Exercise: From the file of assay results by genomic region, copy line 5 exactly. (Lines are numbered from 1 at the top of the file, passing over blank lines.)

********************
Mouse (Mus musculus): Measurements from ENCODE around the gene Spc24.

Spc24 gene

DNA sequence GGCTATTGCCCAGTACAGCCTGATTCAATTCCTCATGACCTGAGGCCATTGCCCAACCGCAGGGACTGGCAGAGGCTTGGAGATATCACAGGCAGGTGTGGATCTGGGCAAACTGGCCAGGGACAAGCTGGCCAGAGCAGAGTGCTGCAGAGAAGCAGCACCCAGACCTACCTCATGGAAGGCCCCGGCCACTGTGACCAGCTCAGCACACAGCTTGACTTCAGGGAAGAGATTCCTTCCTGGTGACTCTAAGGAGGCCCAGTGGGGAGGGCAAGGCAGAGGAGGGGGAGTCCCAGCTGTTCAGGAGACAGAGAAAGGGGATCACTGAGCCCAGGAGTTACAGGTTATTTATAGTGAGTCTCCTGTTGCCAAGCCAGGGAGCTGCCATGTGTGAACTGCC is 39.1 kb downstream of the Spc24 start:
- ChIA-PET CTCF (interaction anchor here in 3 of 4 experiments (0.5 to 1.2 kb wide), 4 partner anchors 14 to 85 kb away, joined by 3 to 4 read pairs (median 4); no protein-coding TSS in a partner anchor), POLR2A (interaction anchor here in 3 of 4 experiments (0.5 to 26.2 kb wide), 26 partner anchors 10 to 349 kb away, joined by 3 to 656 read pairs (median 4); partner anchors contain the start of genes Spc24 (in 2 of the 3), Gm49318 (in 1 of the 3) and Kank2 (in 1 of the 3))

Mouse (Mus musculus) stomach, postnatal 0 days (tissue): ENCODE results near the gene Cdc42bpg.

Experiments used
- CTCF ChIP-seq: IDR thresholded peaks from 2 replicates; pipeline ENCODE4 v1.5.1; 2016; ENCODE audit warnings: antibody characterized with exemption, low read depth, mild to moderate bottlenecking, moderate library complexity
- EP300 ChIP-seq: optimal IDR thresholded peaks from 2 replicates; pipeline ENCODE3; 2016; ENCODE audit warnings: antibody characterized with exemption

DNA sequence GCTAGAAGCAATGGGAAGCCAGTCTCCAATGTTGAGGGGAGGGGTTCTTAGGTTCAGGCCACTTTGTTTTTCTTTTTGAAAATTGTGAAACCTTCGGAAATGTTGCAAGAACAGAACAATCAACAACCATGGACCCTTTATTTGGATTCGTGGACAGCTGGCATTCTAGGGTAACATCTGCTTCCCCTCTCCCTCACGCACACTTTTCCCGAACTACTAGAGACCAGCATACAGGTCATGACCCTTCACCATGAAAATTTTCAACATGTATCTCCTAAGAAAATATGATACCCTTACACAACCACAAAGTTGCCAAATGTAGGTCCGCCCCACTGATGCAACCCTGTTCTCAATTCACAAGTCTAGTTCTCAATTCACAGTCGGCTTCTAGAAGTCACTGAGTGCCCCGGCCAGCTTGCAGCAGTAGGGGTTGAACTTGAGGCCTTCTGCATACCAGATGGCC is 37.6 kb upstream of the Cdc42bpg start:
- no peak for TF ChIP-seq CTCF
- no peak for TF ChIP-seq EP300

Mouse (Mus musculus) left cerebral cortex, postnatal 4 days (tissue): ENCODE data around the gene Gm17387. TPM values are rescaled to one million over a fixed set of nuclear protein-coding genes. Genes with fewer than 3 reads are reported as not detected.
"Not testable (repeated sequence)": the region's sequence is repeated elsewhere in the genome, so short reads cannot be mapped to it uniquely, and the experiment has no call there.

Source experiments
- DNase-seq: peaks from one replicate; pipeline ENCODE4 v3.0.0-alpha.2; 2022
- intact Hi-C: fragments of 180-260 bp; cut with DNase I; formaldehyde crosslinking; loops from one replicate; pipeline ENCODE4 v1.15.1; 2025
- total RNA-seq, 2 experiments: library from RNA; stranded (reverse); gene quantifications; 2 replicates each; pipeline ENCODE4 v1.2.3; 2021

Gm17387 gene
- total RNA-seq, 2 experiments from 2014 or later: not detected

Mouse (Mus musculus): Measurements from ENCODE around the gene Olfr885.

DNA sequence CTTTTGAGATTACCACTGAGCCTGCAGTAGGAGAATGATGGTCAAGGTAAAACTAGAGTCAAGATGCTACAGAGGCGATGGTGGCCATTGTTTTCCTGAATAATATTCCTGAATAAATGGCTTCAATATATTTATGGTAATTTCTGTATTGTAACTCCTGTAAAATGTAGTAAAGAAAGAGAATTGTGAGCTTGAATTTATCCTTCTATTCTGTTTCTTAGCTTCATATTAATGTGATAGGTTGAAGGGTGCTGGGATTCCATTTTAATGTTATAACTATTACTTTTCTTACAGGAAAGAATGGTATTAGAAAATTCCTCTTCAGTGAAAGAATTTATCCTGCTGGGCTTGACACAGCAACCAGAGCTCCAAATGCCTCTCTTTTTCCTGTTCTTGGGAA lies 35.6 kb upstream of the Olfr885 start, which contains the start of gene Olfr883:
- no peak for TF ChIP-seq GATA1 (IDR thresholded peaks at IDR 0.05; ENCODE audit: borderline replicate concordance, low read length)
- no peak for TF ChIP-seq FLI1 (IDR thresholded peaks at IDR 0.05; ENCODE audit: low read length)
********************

Mouse (Mus musculus) stomach, postnatal 0 days (tissue): ENCODE results near the gene Cdc42bpg.